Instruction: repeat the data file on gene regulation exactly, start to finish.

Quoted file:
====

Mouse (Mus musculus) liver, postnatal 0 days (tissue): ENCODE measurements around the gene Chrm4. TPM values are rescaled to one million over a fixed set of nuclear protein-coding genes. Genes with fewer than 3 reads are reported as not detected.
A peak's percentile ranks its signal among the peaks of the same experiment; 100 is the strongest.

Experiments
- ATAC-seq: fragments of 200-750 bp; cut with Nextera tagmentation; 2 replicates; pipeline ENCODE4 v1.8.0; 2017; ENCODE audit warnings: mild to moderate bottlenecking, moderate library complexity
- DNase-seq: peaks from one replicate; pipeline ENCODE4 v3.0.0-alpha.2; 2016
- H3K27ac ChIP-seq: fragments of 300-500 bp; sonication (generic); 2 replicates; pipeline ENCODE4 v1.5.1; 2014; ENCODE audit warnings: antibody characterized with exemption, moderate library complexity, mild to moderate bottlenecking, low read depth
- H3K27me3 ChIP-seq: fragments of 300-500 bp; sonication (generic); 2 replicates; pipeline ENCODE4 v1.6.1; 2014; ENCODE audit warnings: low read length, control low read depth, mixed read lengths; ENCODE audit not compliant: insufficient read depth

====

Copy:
Mouse (Mus musculus) liver, postnatal 0 days (tissue): ENCODE measurements around the gene Chrm4. TPM values are rescaled to one million over a fixed set of nuclear protein-coding genes. Genes with fewer than 3 reads are reported as not detected.
A peak's percentile ranks its signal among the peaks of the same experiment; 100 is the strongest.

Experiments
- ATAC-seq: fragments of 200-750 bp; cut with Nextera tagmentation; 2 replicates; pipeline ENCODE4 v1.8.0; 2017; ENCODE audit warnings: mild to moderate bottlenecking, moderate library complexity
- DNase-seq: peaks from one replicate; pipeline ENCODE4 v3.0.0-alpha.2; 2016
- H3K27ac ChIP-seq: fragments of 300-500 bp; sonication (generic); 2 replicates; pipeline ENCODE4 v1.5.1; 2014; ENCODE audit warnings: antibody characterized with exemption, moderate library complexity, mild to moderate bottlenecking, low read depth
- H3K27me3 ChIP-seq: fragments of 300-500 bp; sonication (generic); 2 replicates; pipeline ENCODE4 v1.6.1; 2014; ENCODE audit warnings: low read length, control low read depth, mixed read lengths; ENCODE audit not compliant: insufficient read depth